Founded in December 1914 in Bologna by Alfieri Maserati and his brothers Ettore and Ernesto, the Società Anonima Officine Alfieri Maserati initially focused on enhancing Isotta-Fraschini for racing. In the early 1920s, a collaboration with Diatto prompted Alfieri’s design of his inaugural Grand Prix car, serving as a precursor to the first Maserati, the 1926 Tipo 26. Notable triumphs in European “voiturette” racing characterized the 1930s, but Maserati’s pinnacle victories occurred across the Atlantic, with Wilbur Shaw clinching the Indianapolis 500 in 1939 and 1940.
Post-war revival in 1947 saw Maserati resume Grand Prix car production while diversifying into sports and grand touring models. The A6 1500, a groundbreaking grand touring vehicle unveiled at the 1947 Geneva Motor Show, signaled a pivotal moment in coachwork history with its innovative unibody construction by Pinin Farina.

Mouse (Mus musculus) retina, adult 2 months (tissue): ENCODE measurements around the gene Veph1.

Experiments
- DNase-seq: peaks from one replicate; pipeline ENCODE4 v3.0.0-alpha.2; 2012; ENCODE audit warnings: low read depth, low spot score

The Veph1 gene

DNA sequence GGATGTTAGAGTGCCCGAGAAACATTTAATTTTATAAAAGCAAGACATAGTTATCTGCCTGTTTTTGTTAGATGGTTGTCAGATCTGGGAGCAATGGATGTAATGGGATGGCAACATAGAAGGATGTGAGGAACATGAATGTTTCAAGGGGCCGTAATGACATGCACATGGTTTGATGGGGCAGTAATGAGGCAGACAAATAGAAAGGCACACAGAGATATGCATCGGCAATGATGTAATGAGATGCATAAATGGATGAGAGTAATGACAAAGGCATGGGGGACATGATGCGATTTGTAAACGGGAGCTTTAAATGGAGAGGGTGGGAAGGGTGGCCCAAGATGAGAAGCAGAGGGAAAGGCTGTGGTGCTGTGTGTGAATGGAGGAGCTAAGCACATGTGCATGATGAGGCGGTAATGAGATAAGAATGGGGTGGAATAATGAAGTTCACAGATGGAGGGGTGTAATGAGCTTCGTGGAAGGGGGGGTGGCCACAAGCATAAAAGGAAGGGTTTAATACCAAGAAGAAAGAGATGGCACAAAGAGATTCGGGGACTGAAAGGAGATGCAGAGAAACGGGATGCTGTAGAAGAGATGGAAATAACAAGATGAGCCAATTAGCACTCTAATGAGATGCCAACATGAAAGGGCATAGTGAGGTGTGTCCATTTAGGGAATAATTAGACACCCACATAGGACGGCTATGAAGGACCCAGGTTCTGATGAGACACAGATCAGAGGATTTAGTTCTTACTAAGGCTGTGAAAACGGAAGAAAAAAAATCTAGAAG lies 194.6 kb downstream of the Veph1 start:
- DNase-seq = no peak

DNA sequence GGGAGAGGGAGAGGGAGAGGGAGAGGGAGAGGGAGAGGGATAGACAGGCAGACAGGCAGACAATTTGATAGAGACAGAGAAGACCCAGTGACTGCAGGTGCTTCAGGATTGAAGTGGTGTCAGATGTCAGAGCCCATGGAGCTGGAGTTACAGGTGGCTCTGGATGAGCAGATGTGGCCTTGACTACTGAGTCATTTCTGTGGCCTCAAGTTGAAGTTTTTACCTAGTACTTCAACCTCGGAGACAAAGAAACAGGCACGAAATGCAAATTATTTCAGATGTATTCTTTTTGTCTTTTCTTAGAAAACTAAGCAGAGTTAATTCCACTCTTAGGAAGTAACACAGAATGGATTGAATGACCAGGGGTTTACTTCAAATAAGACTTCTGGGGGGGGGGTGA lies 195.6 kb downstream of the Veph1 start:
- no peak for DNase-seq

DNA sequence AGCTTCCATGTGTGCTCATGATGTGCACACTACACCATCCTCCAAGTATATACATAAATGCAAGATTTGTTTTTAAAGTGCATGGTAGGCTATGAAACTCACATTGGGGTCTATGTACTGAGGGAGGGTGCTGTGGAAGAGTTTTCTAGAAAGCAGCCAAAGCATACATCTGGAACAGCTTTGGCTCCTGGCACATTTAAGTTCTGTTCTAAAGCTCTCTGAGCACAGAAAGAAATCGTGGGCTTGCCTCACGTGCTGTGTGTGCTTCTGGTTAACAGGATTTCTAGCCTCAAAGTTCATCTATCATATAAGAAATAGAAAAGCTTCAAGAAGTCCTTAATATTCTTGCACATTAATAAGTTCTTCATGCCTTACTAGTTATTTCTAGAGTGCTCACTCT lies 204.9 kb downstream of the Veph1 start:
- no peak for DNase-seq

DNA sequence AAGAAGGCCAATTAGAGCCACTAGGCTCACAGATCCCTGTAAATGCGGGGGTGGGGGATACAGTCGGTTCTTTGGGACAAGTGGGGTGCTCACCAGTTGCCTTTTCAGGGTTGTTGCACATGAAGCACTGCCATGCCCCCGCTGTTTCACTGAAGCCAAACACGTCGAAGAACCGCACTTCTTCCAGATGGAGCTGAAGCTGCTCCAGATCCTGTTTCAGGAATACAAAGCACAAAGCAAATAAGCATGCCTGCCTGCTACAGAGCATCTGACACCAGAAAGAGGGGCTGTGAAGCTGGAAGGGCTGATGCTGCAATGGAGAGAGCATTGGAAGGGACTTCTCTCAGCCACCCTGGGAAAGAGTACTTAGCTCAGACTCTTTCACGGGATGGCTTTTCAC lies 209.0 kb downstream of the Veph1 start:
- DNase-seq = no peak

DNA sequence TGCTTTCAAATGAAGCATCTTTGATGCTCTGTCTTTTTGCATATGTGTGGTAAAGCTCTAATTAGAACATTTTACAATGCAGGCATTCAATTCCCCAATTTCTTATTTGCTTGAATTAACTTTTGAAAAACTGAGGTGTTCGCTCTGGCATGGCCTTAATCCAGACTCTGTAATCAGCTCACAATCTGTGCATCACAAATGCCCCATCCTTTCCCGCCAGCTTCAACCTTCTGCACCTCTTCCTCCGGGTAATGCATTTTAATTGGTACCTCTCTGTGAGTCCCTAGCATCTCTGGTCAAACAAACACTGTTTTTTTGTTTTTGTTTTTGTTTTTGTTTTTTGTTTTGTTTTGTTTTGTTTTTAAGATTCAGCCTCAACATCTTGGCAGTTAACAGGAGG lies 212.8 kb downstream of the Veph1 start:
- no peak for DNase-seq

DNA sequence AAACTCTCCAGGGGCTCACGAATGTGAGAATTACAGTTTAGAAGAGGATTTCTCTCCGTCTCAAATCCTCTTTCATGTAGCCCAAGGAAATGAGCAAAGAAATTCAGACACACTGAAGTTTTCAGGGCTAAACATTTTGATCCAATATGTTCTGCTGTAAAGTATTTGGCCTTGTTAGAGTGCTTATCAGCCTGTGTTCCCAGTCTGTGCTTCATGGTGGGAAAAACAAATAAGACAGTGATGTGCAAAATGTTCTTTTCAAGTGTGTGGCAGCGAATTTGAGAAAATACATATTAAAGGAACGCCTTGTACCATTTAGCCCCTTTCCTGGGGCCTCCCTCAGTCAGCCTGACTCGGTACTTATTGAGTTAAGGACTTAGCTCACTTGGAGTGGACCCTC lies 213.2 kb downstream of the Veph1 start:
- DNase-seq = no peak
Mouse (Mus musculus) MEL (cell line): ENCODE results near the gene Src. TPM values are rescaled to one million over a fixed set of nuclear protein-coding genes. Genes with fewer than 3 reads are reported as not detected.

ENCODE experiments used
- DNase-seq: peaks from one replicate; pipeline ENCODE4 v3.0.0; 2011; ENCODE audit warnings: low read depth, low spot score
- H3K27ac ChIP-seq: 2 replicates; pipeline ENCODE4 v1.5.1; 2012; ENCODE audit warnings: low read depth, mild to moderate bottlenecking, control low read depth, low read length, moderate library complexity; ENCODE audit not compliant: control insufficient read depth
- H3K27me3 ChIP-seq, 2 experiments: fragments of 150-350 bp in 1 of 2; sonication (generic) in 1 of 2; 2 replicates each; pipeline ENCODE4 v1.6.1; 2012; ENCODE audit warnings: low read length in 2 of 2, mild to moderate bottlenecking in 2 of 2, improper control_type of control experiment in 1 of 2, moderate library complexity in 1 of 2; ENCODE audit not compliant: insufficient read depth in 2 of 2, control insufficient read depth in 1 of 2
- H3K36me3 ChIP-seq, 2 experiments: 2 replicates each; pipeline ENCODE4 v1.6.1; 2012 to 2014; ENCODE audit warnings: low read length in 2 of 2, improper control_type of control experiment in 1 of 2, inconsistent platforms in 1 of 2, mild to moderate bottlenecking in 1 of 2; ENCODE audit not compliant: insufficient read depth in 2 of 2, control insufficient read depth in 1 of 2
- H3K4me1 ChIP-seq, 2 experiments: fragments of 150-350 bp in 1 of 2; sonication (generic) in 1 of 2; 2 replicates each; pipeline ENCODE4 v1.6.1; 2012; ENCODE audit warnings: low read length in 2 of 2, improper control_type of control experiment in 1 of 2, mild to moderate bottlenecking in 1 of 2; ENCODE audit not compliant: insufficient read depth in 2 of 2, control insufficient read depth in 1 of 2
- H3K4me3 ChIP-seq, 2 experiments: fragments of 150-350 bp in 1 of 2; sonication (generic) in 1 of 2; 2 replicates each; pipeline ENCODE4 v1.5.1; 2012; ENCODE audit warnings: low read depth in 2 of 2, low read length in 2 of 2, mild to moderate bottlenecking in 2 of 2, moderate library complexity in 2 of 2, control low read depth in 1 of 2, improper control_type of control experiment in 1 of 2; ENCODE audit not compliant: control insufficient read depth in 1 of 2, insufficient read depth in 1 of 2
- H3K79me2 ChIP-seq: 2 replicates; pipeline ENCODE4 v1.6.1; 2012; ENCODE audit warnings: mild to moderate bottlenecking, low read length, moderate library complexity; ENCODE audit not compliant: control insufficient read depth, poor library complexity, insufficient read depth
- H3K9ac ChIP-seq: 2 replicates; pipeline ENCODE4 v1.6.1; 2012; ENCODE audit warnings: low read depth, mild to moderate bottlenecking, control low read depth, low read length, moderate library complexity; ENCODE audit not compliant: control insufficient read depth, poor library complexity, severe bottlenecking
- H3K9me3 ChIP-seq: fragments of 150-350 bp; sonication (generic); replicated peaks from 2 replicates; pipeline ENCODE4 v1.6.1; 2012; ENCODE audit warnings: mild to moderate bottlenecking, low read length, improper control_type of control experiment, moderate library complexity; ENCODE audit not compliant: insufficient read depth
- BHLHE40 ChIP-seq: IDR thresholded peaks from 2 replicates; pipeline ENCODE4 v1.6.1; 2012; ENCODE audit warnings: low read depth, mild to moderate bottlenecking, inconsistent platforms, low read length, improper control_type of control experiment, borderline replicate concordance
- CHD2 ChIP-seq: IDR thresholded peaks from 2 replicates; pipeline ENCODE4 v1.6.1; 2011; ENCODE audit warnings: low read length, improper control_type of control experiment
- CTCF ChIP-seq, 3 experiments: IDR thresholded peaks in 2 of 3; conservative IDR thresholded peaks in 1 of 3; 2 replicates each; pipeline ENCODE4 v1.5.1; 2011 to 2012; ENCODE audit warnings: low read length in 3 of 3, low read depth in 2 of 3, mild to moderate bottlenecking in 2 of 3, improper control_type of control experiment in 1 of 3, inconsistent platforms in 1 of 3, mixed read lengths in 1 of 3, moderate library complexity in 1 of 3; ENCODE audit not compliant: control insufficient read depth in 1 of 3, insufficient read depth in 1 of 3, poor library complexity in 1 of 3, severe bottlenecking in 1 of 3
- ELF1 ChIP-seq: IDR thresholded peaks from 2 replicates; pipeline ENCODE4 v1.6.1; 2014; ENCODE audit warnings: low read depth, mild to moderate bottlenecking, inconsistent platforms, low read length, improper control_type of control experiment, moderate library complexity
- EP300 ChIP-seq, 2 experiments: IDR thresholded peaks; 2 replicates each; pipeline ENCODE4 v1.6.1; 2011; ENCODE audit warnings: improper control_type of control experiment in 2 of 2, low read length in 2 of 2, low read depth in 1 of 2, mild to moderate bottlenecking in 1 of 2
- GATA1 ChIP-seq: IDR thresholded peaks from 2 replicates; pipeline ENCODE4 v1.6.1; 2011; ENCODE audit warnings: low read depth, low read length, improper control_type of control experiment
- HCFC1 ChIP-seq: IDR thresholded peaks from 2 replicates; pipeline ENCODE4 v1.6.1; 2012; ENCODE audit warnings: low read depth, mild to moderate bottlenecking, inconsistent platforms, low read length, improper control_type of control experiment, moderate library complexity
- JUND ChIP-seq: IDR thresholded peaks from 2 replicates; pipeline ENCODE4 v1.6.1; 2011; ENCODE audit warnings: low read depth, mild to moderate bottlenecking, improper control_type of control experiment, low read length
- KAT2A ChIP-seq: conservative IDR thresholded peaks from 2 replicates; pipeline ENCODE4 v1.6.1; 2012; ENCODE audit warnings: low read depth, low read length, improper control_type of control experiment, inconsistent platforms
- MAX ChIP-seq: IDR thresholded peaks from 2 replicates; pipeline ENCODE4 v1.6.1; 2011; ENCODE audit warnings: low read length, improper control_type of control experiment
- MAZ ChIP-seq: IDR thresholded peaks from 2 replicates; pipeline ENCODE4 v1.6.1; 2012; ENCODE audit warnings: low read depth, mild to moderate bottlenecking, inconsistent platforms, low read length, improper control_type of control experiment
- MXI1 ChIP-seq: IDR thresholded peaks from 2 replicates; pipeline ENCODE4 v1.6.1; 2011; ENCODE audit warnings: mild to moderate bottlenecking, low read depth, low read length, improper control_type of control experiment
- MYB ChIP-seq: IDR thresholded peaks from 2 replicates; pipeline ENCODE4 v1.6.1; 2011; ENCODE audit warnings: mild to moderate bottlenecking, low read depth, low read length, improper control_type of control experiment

Praised by both the press and public, this model featured a 1488cc six in-line engine, echoing the marque’s 1947 Grand Prix car. The chassis, with double-wishbone front suspension from race cars and a rigid axle with coil springs at the rear, achieved speeds of 90 to 93mph, later enhanced in 1949 with a rebuilt engine, fitted with three Weber carburettors for 89bhp and speeds exceeding 95mph. Of the 61 cars produced between 1947 and 1950, the majority were Pinin Farina coupés, marking an era of Maserati’s engineering and design prowess.